August 24th is National Hydropower Day. Hydropower has been providing clean electric energy for over 130 years and is America’s original renewable energy source. Our country has more than 83,000 dams that provide a variety of benefits including flood risk reduction, water supply, navigation, recreation and hydroelectric power. Despite this high number of dams, only about 2,500 generate hydroelectricity—a mere 3% of the total. These non-powered dams represent an incredible opportunity.
In the past year, two major pieces of legislation have authorized hundreds of billions of dollars for climate change adaptation and mitigation: the Infrastructure Investment and Jobs Act (IIJA) and the Inflation Reduction Act (IRA). Both of these laws have significant provisions for dams and hydroelectric power. I have previously written about the IIJA provisions, as well as where to find detailed information about specific programs. The National Hydropower Association (NHA) has examined the newly-signed Inflation Reduction Act (IRA) and published a press release discussing it.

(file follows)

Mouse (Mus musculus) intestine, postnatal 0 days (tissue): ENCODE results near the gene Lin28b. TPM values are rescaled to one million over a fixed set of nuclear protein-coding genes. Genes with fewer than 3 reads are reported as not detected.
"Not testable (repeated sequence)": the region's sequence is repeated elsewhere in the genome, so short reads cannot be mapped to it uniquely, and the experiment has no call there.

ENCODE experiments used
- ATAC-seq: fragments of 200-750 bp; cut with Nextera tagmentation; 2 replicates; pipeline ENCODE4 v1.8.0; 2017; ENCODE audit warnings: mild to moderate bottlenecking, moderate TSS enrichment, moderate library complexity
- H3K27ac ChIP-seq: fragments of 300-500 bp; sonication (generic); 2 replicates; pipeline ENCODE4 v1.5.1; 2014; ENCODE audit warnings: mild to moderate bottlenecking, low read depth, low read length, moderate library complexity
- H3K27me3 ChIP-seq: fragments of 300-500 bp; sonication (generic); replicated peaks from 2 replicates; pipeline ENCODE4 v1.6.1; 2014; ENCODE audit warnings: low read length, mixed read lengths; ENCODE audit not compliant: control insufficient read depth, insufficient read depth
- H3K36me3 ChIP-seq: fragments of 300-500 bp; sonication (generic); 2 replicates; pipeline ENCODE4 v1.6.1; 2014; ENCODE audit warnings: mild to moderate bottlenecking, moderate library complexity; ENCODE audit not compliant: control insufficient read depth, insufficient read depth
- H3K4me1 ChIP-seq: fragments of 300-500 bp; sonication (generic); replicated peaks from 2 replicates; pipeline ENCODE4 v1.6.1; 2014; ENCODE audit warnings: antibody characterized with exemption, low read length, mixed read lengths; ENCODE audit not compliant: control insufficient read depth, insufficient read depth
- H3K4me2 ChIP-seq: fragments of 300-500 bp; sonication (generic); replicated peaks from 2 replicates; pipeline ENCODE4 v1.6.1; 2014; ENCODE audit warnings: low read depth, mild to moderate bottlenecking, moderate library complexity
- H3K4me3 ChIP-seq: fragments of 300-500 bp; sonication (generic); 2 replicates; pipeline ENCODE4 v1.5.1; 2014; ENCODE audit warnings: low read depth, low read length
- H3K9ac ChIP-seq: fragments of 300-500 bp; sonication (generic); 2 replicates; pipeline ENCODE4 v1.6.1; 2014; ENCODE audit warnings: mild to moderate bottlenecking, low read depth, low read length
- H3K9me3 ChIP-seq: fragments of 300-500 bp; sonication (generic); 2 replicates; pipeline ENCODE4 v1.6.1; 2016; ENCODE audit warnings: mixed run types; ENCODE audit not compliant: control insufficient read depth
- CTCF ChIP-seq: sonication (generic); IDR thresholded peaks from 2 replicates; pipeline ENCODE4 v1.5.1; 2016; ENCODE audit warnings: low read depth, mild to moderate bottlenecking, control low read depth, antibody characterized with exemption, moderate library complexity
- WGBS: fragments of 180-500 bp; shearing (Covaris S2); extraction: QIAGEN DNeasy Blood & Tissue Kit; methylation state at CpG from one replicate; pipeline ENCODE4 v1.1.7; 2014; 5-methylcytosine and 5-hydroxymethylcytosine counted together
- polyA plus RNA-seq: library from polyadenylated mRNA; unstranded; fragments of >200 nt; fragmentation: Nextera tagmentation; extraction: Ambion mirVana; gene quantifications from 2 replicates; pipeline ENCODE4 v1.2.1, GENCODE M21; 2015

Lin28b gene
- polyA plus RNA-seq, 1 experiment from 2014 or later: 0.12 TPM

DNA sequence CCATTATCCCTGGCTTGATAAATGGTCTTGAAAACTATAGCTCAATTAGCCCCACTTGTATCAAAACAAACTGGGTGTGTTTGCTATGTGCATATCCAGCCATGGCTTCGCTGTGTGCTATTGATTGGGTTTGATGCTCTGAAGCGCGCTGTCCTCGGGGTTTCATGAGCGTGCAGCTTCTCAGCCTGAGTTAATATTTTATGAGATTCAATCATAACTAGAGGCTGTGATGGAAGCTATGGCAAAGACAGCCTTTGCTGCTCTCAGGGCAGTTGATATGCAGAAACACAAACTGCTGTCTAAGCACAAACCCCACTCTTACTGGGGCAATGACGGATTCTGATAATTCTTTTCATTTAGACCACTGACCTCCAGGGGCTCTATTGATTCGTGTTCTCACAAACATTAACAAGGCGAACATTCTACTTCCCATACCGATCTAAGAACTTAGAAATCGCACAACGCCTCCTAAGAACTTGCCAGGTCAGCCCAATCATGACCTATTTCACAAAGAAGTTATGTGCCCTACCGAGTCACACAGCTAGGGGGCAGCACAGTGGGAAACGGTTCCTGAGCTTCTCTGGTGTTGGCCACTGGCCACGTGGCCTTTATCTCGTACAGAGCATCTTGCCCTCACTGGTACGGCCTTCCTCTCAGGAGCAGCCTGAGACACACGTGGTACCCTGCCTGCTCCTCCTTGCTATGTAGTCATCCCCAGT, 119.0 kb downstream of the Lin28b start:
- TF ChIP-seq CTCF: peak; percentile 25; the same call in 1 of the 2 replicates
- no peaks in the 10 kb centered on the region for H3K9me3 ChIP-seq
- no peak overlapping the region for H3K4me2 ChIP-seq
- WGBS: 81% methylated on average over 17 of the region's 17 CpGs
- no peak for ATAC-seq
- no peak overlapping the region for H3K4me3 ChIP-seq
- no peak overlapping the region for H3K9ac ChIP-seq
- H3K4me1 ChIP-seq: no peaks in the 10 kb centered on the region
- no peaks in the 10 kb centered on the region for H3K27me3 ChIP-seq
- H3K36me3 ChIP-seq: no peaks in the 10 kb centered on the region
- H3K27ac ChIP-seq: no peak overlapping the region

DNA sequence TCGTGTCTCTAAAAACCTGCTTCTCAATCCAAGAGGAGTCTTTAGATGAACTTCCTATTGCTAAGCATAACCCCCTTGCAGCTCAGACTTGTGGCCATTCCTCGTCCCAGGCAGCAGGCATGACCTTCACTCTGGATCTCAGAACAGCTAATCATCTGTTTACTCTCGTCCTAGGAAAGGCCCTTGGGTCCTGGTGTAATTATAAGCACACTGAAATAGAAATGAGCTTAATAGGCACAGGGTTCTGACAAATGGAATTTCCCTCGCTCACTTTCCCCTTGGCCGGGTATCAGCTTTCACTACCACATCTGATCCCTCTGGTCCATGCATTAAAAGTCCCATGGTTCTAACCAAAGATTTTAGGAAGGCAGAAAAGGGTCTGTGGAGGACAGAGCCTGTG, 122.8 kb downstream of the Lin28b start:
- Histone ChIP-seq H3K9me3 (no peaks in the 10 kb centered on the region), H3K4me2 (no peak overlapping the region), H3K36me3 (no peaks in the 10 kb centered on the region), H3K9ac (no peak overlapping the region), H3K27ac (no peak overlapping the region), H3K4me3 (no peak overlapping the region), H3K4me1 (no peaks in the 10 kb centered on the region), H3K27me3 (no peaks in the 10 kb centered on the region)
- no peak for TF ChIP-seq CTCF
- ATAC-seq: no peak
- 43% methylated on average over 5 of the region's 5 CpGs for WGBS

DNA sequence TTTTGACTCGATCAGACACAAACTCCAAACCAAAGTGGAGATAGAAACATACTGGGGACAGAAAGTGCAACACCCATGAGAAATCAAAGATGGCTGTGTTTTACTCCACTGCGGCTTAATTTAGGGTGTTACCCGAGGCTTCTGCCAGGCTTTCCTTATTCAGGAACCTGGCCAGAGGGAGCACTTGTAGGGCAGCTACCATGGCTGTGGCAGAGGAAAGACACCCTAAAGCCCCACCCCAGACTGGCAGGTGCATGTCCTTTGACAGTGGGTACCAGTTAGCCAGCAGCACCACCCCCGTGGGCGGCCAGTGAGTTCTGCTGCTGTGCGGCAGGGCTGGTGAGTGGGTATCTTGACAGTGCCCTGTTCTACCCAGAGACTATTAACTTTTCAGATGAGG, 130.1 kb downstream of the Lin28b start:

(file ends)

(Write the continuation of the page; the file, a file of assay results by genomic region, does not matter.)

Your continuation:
Don’t Overlook Hydropower
Although hydropower is benefiting from the major push for green, clean, renewable energy, the very large upfront capital costs and environmental concerns make new dams very difficult to permit, finance, and build. However, existing dams have already overcome these impediments and are a viable option for new hydropower. In 2012, the Oak Ridge National Laboratory analyzed existing dams nationwide and determined the potential power generation at non-powered dams would be up to 12 GW—enough to power 4.8 million homes. This potential still exists today. Just a few of the many benefits of hydropower include:
- Hydropower is proven and reliable. Because it can quickly go from zero power to maximum output, it provides essential back-up, especially for variable wind and solar generation as well as peaking power for high-load periods.
- Hydropower provides energy storage. Pumped storage hydropower is America’s water battery, representing 93% of the nation’s energy storage.
- Hydropower is a major job creator. The U.S. hydropower industry employs approximately 66,000 workers.
- Hydropower plays a role in protecting our natural environment. Throughout the country, hydropower operators are working with communities to protect wildlife, enhance environmental protections, and enhance the health and vitality of our rivers and lakes, and the aquatic life that resides within them.
While it is often overlooked by other, newer sources of clean energy, hydropower is nonetheless a vital component of a cleaner, renewable energy future. So, in celebration of National Hydropower Day, I encourage all of you to engage representatives at the local, state, and federal levels to pass legislation that addresses America’s clean energy needs.